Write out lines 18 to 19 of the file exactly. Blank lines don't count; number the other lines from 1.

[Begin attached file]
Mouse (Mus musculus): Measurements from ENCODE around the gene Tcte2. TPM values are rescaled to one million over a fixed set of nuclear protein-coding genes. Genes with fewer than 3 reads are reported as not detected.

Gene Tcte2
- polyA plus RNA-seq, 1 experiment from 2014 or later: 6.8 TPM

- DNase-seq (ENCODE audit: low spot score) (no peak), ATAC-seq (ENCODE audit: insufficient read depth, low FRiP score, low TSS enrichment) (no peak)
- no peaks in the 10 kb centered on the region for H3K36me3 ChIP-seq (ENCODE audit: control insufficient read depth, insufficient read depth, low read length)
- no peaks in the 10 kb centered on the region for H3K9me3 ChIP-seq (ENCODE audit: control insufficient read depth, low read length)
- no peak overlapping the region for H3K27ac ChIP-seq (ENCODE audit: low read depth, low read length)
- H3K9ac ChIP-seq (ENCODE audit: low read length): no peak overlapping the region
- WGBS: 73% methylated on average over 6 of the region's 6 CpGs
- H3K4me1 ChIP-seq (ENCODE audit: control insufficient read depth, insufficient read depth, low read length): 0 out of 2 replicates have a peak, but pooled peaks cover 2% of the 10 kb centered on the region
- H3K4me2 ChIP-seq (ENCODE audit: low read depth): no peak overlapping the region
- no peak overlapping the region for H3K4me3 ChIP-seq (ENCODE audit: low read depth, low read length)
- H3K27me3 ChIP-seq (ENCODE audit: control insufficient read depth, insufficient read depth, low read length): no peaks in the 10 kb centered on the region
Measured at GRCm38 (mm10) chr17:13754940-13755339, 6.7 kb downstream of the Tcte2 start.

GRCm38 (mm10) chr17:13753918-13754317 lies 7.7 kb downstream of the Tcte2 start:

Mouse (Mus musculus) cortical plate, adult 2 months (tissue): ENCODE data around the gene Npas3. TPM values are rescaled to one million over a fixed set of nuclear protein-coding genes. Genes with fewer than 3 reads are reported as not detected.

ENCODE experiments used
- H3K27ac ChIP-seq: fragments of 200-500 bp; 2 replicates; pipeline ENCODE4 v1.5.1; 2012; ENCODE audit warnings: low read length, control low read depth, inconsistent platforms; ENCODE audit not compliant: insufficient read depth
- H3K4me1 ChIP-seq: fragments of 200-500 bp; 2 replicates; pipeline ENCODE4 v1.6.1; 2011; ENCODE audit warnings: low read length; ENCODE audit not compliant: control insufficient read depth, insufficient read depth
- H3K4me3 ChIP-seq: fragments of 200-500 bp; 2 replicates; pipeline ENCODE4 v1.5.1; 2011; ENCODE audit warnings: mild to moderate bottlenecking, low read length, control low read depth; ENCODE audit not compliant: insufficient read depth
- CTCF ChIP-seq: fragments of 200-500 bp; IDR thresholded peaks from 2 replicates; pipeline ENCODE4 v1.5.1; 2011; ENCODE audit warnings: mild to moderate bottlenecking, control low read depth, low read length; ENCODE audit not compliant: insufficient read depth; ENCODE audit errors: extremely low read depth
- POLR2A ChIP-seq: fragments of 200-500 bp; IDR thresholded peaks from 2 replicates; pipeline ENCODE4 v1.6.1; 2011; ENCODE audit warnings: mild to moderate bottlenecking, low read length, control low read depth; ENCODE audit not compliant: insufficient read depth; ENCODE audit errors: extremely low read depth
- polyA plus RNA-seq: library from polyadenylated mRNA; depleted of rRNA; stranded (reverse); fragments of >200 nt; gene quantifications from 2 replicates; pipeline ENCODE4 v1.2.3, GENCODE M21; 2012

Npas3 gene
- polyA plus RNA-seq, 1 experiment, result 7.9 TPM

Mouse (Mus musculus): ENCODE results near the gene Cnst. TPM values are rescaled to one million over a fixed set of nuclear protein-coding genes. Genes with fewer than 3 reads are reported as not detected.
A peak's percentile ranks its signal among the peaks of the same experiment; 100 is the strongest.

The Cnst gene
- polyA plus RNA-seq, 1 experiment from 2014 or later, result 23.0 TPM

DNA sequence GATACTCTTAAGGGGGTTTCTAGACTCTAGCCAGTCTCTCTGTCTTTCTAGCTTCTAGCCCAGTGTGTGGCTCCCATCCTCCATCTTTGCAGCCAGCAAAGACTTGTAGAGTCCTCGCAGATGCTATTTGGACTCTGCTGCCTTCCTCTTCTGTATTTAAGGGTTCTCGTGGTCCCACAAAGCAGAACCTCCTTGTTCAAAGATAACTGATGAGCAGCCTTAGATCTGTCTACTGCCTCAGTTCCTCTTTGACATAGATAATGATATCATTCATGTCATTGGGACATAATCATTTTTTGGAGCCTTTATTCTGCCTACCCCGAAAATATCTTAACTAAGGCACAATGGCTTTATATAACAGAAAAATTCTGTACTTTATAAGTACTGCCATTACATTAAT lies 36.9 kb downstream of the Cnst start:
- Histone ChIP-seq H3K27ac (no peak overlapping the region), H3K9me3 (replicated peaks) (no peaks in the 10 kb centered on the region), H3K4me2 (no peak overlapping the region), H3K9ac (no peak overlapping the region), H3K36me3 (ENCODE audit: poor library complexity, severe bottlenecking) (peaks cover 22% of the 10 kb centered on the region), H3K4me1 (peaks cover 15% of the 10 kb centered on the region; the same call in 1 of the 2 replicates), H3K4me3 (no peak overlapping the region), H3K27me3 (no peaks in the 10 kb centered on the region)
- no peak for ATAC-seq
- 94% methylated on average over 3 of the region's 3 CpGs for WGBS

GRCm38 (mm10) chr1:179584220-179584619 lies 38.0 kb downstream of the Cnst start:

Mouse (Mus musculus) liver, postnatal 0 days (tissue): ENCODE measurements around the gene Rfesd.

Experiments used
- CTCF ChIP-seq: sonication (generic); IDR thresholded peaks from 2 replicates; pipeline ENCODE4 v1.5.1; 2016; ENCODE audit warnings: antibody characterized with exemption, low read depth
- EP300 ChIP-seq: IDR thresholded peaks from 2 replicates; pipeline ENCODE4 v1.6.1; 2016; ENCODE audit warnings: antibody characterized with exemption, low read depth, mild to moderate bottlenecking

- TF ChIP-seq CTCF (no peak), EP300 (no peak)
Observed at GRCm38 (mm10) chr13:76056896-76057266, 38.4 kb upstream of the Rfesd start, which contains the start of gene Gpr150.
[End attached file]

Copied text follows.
- H3K27ac ChIP-seq: fragments of 200-500 bp; 2 replicates; pipeline ENCODE4 v1.5.1; 2012; ENCODE audit warnings: low read length, control low read depth, inconsistent platforms; ENCODE audit not compliant: insufficient read depth
- H3K4me1 ChIP-seq: fragments of 200-500 bp; 2 replicates; pipeline ENCODE4 v1.6.1; 2011; ENCODE audit warnings: low read length; ENCODE audit not compliant: control insufficient read depth, insufficient read depth